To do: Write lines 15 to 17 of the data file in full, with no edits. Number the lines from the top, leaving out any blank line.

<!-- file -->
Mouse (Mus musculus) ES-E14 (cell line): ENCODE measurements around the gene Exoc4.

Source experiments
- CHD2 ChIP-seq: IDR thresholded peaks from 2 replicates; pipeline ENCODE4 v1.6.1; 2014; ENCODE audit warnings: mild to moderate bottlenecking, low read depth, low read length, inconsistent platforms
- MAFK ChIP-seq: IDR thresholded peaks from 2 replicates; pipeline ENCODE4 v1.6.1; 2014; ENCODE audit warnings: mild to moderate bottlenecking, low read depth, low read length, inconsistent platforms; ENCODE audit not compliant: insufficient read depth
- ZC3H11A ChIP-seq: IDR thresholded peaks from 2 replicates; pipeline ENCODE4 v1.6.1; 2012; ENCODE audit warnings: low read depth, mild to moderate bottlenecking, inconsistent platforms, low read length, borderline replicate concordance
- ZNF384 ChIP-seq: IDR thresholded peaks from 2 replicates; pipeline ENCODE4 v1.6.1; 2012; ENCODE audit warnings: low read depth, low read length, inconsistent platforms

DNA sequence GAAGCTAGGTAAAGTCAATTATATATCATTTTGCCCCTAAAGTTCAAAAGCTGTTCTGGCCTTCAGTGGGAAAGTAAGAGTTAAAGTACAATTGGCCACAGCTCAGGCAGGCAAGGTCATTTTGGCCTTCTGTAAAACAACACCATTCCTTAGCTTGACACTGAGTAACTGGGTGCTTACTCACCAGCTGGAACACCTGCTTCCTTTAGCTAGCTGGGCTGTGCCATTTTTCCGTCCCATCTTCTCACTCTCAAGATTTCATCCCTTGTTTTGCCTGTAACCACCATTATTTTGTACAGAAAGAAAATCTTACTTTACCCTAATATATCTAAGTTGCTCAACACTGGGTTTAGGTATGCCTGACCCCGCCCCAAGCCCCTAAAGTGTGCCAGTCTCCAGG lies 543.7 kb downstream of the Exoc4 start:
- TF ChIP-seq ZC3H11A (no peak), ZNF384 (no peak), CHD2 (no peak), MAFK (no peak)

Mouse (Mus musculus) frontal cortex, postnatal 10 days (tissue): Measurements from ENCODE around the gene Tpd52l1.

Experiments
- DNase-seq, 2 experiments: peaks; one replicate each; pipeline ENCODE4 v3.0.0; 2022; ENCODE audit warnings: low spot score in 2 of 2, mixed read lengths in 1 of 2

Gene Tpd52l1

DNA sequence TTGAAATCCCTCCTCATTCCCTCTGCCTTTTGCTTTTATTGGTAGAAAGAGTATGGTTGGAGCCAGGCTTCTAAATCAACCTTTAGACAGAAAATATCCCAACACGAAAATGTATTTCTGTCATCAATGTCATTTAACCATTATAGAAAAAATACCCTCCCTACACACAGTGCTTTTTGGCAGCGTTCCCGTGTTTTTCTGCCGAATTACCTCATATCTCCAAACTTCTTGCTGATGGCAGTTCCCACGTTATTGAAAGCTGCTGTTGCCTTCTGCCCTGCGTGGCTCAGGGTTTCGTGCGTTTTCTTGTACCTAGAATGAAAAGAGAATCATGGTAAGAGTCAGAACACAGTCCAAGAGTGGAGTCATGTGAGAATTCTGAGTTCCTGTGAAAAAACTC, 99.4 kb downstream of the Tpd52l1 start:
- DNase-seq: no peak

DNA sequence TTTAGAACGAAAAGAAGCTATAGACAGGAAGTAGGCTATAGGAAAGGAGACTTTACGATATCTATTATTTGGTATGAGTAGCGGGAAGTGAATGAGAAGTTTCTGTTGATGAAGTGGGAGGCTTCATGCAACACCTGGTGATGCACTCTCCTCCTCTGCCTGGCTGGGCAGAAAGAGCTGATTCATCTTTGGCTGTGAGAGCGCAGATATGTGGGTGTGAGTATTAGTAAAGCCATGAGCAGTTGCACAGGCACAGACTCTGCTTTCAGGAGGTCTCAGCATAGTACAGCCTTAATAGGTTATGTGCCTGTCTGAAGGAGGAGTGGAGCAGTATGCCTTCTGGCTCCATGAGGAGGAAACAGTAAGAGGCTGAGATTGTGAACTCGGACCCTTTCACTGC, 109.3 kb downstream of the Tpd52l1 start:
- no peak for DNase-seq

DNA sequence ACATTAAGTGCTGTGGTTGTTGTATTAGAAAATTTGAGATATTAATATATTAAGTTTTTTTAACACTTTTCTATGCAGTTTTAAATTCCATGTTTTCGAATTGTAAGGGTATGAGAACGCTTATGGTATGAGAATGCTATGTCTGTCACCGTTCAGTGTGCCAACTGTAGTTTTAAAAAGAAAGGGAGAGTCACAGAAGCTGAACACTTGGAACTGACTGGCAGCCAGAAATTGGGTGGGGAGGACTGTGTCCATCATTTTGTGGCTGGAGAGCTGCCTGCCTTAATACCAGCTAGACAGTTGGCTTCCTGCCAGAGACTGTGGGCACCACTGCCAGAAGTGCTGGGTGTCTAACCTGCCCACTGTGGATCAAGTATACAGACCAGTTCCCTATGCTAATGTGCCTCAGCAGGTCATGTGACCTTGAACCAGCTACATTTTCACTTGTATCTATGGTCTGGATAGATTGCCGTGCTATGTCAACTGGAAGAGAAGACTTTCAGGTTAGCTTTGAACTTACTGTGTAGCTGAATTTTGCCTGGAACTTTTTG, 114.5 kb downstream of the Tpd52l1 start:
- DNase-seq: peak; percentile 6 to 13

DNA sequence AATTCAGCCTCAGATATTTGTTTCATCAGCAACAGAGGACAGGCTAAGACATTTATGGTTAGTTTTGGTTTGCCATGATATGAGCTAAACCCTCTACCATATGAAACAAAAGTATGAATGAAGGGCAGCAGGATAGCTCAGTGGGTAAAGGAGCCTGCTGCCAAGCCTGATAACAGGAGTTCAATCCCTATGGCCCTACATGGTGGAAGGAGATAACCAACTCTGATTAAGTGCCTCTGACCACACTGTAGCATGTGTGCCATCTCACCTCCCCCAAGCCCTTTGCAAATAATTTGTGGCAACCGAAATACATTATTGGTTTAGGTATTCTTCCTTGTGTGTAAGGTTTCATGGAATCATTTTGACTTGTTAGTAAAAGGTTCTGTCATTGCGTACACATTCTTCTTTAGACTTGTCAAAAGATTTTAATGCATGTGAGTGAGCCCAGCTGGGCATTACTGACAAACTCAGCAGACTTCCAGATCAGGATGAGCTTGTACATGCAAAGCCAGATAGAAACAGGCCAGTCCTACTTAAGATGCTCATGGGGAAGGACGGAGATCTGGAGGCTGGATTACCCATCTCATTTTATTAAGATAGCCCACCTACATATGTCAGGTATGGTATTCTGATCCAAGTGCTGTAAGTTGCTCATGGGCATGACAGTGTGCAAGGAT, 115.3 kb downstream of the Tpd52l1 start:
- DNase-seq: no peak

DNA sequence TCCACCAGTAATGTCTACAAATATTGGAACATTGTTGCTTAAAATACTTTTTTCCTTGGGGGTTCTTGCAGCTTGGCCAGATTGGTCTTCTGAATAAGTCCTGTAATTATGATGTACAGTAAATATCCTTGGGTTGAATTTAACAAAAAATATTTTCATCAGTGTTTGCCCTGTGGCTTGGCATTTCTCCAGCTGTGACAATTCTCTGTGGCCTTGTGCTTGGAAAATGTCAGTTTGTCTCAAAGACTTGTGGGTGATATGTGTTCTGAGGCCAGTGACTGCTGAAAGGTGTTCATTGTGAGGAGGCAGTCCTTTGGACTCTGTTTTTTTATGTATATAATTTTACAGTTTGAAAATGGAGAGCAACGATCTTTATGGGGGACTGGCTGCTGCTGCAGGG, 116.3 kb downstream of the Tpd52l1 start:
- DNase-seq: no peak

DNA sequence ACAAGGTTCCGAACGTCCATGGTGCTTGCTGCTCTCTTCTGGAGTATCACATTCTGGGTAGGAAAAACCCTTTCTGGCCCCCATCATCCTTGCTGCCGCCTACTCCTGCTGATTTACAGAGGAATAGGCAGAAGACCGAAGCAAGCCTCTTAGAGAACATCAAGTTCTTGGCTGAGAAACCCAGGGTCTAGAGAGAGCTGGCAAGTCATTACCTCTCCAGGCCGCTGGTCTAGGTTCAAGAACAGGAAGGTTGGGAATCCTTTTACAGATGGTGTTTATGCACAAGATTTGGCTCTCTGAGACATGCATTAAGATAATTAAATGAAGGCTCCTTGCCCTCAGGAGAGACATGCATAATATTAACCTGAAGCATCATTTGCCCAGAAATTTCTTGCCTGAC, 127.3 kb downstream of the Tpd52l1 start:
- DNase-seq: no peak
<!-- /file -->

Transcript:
DNA sequence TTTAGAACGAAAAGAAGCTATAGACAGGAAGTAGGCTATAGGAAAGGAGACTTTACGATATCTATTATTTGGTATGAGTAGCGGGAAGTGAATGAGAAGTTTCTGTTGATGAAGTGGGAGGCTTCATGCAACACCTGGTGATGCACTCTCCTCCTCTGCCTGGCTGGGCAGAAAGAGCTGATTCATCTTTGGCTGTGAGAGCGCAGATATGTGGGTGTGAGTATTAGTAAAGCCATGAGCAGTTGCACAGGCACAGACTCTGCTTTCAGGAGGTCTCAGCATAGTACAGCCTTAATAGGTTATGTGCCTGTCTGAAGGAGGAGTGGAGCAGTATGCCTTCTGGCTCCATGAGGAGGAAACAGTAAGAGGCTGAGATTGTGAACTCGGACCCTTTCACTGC, 109.3 kb downstream of the Tpd52l1 start:
- no peak for DNase-seq

DNA sequence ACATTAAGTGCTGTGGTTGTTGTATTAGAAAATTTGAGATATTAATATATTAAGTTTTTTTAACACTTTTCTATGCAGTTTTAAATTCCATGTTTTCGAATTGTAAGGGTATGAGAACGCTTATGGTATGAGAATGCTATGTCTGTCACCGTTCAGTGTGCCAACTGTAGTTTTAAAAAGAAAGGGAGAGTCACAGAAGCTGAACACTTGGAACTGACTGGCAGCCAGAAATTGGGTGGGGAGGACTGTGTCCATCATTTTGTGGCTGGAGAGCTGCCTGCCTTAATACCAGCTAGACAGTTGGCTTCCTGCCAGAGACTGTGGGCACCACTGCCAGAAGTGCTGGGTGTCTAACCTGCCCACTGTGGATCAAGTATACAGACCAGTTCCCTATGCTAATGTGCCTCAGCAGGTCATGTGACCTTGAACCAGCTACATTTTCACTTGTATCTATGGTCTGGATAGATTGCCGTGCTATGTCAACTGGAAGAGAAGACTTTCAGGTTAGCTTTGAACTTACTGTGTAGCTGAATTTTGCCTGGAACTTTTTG, 114.5 kb downstream of the Tpd52l1 start: